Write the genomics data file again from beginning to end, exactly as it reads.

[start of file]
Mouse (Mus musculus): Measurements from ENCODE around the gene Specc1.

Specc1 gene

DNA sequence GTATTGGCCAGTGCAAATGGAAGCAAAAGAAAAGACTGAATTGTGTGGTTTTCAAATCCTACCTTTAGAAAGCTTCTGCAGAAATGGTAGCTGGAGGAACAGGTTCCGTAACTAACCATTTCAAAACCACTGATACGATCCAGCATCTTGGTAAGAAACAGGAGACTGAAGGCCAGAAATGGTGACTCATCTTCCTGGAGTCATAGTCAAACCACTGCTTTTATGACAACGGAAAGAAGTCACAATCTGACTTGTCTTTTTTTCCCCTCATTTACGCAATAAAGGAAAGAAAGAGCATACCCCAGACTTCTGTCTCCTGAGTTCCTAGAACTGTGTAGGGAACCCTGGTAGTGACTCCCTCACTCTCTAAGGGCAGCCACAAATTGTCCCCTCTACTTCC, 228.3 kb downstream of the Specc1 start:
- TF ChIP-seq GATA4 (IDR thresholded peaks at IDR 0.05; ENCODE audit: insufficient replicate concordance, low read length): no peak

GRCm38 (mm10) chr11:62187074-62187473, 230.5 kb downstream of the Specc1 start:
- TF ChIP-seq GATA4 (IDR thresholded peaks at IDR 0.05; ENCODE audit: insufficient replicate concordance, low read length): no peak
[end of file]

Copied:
Mouse (Mus musculus): Measurements from ENCODE around the gene Specc1.

Specc1 gene

DNA sequence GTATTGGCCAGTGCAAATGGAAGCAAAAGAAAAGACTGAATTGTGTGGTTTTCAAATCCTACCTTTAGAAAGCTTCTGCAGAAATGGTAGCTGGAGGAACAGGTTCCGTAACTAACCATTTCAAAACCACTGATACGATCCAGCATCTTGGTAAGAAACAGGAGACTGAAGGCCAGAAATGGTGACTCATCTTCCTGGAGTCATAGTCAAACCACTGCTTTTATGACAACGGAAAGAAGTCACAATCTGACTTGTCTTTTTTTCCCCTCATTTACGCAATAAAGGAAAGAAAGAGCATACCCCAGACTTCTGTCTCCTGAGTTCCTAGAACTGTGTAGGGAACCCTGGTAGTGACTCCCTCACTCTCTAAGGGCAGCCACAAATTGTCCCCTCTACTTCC, 228.3 kb downstream of the Specc1 start:
- TF ChIP-seq GATA4 (IDR thresholded peaks at IDR 0.05; ENCODE audit: insufficient replicate concordance, low read length): no peak

GRCm38 (mm10) chr11:62187074-62187473, 230.5 kb downstream of the Specc1 start:
- TF ChIP-seq GATA4 (IDR thresholded peaks at IDR 0.05; ENCODE audit: insufficient replicate concordance, low read length): no peak